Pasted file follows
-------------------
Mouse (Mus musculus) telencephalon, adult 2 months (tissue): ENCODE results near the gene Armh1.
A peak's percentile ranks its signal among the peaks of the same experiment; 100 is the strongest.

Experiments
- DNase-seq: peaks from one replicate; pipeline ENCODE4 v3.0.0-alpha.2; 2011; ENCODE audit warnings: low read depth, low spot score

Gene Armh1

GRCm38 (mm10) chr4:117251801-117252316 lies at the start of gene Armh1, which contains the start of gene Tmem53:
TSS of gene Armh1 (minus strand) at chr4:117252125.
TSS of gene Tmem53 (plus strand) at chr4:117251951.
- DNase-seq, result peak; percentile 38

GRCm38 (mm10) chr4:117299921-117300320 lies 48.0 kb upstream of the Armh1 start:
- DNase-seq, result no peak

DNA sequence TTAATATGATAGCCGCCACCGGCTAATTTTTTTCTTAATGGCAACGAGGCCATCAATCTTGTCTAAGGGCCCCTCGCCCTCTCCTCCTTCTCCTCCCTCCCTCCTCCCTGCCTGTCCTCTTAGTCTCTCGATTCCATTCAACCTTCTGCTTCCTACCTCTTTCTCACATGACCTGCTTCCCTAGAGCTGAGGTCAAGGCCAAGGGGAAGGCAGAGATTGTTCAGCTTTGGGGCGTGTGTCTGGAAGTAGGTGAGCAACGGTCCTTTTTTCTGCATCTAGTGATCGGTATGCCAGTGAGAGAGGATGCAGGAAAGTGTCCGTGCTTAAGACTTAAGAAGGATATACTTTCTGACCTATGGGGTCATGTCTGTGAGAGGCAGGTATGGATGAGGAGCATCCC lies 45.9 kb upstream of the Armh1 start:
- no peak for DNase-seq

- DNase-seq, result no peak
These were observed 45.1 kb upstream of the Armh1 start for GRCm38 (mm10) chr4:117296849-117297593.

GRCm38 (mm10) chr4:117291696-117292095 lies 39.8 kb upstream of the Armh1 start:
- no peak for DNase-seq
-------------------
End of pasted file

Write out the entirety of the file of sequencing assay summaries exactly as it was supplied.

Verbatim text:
Mouse (Mus musculus) telencephalon, adult 2 months (tissue): ENCODE results near the gene Armh1.
A peak's percentile ranks its signal among the peaks of the same experiment; 100 is the strongest.

Experiments
- DNase-seq: peaks from one replicate; pipeline ENCODE4 v3.0.0-alpha.2; 2011; ENCODE audit warnings: low read depth, low spot score

Gene Armh1

GRCm38 (mm10) chr4:117251801-117252316 lies at the start of gene Armh1, which contains the start of gene Tmem53:
TSS of gene Armh1 (minus strand) at chr4:117252125.
TSS of gene Tmem53 (plus strand) at chr4:117251951.
- DNase-seq, result peak; percentile 38

GRCm38 (mm10) chr4:117299921-117300320 lies 48.0 kb upstream of the Armh1 start:
- DNase-seq, result no peak

DNA sequence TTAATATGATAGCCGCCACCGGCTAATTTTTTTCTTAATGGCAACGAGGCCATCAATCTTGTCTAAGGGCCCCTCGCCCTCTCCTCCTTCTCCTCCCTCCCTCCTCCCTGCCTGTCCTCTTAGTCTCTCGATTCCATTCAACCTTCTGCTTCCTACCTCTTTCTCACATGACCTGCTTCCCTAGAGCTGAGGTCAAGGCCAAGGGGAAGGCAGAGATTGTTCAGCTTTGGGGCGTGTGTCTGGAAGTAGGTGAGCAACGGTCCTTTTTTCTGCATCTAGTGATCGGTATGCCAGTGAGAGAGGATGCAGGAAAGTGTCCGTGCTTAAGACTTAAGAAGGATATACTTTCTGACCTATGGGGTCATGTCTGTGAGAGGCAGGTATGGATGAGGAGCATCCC lies 45.9 kb upstream of the Armh1 start:
- no peak for DNase-seq

- DNase-seq, result no peak
These were observed 45.1 kb upstream of the Armh1 start for GRCm38 (mm10) chr4:117296849-117297593.

GRCm38 (mm10) chr4:117291696-117292095 lies 39.8 kb upstream of the Armh1 start:
- no peak for DNase-seq